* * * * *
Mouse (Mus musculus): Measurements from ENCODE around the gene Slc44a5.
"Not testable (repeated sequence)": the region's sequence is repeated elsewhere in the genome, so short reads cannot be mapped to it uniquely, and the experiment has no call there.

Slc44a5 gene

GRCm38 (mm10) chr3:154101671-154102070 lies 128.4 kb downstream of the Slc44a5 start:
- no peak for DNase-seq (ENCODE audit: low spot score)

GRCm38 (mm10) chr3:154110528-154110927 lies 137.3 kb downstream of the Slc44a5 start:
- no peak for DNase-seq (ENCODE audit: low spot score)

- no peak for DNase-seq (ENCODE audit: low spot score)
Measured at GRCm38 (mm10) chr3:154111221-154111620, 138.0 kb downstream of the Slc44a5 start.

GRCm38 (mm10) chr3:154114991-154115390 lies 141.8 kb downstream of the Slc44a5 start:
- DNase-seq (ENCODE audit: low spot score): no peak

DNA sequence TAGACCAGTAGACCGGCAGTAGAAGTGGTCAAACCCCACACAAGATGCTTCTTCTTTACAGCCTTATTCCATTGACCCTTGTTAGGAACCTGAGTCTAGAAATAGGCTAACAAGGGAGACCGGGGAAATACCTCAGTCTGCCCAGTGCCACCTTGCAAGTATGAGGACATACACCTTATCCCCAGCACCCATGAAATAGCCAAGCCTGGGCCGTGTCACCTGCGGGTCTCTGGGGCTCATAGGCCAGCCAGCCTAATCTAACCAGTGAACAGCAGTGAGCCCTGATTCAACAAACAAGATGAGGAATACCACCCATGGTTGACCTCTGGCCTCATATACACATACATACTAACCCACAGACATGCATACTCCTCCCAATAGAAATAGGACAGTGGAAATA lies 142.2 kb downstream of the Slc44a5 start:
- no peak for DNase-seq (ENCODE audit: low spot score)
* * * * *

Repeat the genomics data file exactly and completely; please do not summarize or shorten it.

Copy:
Mouse (Mus musculus): Measurements from ENCODE around the gene Slc44a5.
"Not testable (repeated sequence)": the region's sequence is repeated elsewhere in the genome, so short reads cannot be mapped to it uniquely, and the experiment has no call there.

Slc44a5 gene

GRCm38 (mm10) chr3:154101671-154102070 lies 128.4 kb downstream of the Slc44a5 start:
- no peak for DNase-seq (ENCODE audit: low spot score)

GRCm38 (mm10) chr3:154110528-154110927 lies 137.3 kb downstream of the Slc44a5 start:
- no peak for DNase-seq (ENCODE audit: low spot score)

- no peak for DNase-seq (ENCODE audit: low spot score)
Measured at GRCm38 (mm10) chr3:154111221-154111620, 138.0 kb downstream of the Slc44a5 start.

GRCm38 (mm10) chr3:154114991-154115390 lies 141.8 kb downstream of the Slc44a5 start:
- DNase-seq (ENCODE audit: low spot score): no peak

DNA sequence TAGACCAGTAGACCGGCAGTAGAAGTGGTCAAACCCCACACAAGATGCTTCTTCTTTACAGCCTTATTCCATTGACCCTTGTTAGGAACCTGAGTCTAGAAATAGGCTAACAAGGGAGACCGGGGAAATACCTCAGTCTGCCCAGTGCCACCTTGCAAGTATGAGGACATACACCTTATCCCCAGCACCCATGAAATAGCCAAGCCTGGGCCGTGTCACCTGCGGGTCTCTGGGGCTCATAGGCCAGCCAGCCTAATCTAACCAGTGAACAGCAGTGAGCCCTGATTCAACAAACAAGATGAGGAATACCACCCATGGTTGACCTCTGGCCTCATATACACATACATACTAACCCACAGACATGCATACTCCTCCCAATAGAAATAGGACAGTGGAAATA lies 142.2 kb downstream of the Slc44a5 start:
- no peak for DNase-seq (ENCODE audit: low spot score)